THE FINAL CUT Advancing age just might be the best thing to ever happen to Robin Williams' career. As he continues to grow older, ailments such as arthritis should prevent him from ever again traipsing around with bedpans on his feet or chasing flatulent flubber around a laboratory; this development will in turn allow him to focus on roles that will play to his strengths without forcing him to pander to the yahoo demographic. He's already gotten a head start with his suitably creepy turns in One Hour Photo and Insomnia, and now he's back with this intriguing sci-fi saga that finds him once again tapping into his dark side. Debuting writer-director Omar Naim sets his story in the future, at a point when microchips installed in individuals (usually at birth) serve to record their entire lives. Williams is cast as Alan Hakman, a pent-up man whose job as a "cutter" requires him to go through the memories of recently deceased people, edit out the sins, and present loving montages that can be screened at funerals. Because of his lack of emotion, Hakman has gained a reputation for being able to handle the sleaziest cases; this places him in danger when it turns out that his latest job involves a slimeball whose chip is sought by those who will stop at nothing to obtain it. For a movie that often feels like it's cobbled together from pieces of Minority Report, Blade Runner and a dozen other futuristic odysseys, The Final Cut is weirdly engrossing, and so in thrall with its own big ideas that the occasional plotholes can easily be overlooked. Brian Tyler's score, a channeling of Bernard Herrmann by way of Danny Elfman, adds to the excitement.
FRIDAY NIGHT LIGHTS A true-life yarn that was dubbed by Sports Illustrated as "one of the greatest sports stories of all time" has now been turned into one of the dullest sports films of recent years. Actor-director Peter Berg, long a deadening presence on either side of the camera, has adapted his cousin H.G. "Buzz" Bissinger's acclaimed novel but in the process stripped it of any complexity, leaving only a generic pigskin tale that predictably relies on a final push during the closing seconds of the Big Game to provide any semblance of a climax. Set in 1988, the story unfolds in the small Texas town of Odessa, where practically every resident is glued to the fortunes of the local high school team the Permian Panthers. It's assumed that the star player (Derek Luke) will take them all the way to the state championship, but an injury forces the coach (Billy Bob Thornton) to rely more heavily on the other members of the team, including a self-doubting quarterback (Lucas Black) and a fumble-prone tailback (Garrett Hedlund). An underlying theme (more prominently presented in Bissinger's book, I would suspect) is that this cracker town's obsession with football is an unhealthy one -- the laser-beam focus is so intense that hardly anybody (on the team or off) seems to care much about bettering themselves -- yet Berg skirts around this important issue simply so he can spend more time on motivational speeches and gridiron heroics -- in other words, the same-old same-old.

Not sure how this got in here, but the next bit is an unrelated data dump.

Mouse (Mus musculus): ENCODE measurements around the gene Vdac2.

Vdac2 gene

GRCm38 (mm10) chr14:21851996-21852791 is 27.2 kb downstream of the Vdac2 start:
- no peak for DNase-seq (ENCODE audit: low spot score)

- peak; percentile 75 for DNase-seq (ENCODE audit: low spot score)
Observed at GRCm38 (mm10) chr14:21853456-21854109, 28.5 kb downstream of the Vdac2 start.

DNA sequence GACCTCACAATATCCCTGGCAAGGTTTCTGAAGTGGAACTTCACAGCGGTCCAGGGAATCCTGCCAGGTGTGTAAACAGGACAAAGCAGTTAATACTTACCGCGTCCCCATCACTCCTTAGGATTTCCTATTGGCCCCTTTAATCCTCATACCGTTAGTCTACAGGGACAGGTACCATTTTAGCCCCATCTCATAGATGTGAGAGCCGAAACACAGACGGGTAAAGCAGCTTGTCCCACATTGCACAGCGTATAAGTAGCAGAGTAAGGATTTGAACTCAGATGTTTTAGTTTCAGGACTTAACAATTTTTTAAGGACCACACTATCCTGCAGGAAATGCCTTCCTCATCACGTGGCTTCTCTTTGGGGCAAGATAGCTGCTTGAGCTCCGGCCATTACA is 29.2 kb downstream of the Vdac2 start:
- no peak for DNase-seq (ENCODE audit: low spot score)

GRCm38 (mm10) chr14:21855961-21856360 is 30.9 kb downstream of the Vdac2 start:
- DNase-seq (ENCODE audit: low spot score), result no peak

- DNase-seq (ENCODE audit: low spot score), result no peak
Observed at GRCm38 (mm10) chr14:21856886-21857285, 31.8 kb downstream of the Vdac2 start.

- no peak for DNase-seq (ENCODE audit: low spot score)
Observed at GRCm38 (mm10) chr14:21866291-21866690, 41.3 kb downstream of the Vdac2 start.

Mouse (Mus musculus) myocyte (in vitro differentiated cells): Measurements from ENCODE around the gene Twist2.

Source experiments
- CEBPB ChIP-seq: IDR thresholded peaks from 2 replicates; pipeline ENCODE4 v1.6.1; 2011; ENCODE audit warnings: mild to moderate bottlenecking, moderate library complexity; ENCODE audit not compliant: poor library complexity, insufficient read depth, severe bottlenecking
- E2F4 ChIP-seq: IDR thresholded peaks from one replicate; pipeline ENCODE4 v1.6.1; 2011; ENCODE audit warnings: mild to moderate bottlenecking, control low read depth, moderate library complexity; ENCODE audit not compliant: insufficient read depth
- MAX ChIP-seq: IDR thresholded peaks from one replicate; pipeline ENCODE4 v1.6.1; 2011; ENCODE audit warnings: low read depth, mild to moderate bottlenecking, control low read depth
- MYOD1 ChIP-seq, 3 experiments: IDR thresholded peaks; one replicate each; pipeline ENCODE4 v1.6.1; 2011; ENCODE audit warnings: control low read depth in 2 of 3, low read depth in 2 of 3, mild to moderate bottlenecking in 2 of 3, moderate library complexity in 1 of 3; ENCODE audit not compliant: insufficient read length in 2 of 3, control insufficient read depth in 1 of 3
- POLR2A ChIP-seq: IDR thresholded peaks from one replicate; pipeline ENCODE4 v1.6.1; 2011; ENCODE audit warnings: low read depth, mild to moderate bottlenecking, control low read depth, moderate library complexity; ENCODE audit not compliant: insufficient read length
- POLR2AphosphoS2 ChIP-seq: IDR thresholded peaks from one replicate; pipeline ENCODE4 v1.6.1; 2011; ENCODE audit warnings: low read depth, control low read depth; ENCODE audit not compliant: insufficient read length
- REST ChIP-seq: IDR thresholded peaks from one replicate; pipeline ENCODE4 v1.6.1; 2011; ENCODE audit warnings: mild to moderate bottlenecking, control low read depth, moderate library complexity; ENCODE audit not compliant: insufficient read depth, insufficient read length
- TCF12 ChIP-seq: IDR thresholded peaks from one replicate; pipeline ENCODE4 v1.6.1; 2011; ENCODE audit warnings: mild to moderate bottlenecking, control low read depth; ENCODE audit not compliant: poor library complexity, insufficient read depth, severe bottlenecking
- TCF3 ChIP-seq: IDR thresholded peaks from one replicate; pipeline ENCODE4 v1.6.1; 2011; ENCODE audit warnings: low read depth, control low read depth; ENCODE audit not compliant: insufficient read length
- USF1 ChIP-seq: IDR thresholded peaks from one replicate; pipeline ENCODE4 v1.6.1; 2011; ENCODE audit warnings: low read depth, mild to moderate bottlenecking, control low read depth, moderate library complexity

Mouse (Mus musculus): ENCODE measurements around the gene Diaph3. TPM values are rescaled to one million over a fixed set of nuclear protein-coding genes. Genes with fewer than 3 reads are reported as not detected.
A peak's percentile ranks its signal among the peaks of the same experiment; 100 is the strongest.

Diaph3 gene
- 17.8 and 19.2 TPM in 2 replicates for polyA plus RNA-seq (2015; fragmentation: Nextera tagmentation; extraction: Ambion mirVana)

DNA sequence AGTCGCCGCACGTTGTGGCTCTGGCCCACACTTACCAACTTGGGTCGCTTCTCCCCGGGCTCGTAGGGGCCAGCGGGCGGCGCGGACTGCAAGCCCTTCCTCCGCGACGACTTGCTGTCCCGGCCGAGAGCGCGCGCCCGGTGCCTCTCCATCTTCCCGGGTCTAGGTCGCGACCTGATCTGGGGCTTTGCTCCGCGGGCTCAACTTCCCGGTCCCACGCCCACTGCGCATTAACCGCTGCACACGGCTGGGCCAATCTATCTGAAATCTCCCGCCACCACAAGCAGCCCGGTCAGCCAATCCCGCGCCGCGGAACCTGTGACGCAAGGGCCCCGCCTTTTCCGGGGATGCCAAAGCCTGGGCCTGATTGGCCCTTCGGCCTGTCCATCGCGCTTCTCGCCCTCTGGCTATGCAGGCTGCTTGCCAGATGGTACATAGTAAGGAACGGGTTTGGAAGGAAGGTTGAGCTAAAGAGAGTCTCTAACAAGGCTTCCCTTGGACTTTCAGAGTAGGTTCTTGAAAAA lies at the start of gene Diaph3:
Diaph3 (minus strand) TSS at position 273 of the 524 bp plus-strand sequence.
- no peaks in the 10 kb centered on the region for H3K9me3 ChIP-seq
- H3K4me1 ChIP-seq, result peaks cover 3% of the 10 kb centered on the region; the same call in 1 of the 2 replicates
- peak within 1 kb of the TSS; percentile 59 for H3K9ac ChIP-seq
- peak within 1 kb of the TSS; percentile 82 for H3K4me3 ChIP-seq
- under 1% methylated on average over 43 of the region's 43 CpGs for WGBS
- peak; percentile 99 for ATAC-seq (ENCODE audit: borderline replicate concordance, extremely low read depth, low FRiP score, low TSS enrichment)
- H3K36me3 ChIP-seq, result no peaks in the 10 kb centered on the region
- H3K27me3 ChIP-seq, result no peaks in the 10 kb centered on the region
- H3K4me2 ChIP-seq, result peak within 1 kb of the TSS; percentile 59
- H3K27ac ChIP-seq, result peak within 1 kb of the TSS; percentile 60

THE FORGOTTEN Slumming Julianne Moore stars as a woman who, after mourning the death of her son for 14 months, is suddenly told that she never had a child and that he only existed within her own delusional mind. What begins as an unsettling psychological thriller eventually morphs into a sci-fi curio that becomes less intriguing as it plays out. Certainly, this was one way to go, but scripter Gerald DiPego (whose past exercises in gloppy metaphysics include Phenomenon and Angel Eyes) never plays fair, changing the rules based squarely on the demands of his storyline. Director Joseph Ruben manages to stage some genuinely creepy moments here and there, but they're squandered in a movie that ultimately drowns itself in an ocean of inconsistency.
GOING UPRIVER: THE LONG WAR OF JOHN KERRY This compelling documentary leaves no doubt that John Kerry is clearly more honorable, more courageous and more decisive than the criminal currently occupying the White House, detailing how he went from being a Vietnam War hero to a morally conscientious protestor of the conflict. Voters who've been duped by those preposterous Swift Boat ads concocted by weaselly John O'Neill (seen here in a vintage clip getting one-upped by Kerry on The Dick Cavett Show) may be interested to learn that Richard Nixon's office had formally tapped O'Neill to run a smear campaign against Kerry; indeed, the film's most sobering aspect is its ability to subtly highlight all the uncanny -- and frightening -- parallels between then and now. Yet while its shelf life as a political tool may be limited, the movie will continue to resonate for its moving look at the struggles of those returning vets who had to come to terms with their own personal beliefs. 1/2